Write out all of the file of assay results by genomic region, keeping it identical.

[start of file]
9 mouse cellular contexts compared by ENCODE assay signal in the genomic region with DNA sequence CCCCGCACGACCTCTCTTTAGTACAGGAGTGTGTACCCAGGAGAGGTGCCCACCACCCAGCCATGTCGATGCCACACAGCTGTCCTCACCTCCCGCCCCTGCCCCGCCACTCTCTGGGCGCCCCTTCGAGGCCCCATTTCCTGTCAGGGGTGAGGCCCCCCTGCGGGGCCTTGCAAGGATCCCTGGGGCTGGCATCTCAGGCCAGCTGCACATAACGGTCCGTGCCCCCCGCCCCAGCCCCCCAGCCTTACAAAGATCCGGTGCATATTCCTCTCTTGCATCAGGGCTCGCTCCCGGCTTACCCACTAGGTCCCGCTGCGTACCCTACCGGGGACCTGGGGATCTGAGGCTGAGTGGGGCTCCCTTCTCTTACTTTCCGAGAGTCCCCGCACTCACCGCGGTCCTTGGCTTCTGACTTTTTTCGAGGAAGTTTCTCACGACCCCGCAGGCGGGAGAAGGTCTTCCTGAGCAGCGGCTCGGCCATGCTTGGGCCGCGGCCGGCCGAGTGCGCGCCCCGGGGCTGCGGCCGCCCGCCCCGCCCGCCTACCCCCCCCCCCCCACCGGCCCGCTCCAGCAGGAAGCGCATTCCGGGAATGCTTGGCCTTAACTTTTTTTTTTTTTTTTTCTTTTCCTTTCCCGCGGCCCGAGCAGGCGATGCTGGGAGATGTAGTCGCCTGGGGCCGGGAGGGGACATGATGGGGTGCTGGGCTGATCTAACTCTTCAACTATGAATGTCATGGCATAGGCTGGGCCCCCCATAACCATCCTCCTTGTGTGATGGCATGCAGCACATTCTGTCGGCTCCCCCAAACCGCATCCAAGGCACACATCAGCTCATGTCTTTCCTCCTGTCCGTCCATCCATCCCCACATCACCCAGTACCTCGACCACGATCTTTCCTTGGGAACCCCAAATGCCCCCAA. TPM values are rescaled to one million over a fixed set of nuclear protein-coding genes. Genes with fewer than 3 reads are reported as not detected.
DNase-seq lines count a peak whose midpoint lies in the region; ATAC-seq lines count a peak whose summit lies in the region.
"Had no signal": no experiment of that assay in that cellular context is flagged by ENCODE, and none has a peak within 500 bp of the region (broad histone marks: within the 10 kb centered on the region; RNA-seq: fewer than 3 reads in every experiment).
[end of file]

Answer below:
9 mouse cellular contexts compared by ENCODE assay signal in the genomic region with DNA sequence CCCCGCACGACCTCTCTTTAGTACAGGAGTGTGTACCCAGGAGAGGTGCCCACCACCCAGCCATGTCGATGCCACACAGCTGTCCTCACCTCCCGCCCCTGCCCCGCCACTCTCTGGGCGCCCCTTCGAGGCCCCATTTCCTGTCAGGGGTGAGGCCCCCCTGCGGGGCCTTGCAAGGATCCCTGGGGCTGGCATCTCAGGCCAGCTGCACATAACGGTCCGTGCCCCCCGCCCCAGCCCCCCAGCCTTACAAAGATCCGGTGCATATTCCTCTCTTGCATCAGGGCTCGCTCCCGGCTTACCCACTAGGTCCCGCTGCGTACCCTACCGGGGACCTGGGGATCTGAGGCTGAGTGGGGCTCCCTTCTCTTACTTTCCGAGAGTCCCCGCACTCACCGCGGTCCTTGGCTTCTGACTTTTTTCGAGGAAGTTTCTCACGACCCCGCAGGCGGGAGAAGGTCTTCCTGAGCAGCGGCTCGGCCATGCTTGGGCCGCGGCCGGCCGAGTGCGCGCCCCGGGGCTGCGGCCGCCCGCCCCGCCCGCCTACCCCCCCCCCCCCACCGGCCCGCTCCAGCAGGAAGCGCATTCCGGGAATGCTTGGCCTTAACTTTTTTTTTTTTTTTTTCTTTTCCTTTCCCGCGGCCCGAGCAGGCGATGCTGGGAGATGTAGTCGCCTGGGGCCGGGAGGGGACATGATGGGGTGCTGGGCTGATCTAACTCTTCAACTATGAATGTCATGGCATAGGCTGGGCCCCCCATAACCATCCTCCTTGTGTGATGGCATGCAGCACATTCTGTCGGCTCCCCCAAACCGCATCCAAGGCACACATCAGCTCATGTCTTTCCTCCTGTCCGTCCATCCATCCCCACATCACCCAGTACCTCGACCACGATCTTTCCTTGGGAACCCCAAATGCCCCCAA. TPM values are rescaled to one million over a fixed set of nuclear protein-coding genes. Genes with fewer than 3 reads are reported as not detected.
DNase-seq lines count a peak whose midpoint lies in the region; ATAC-seq lines count a peak whose summit lies in the region.
"Had no signal": no experiment of that assay in that cellular context is flagged by ENCODE, and none has a peak within 500 bp of the region (broad histone marks: within the 10 kb centered on the region; RNA-seq: fewer than 3 reads in every experiment).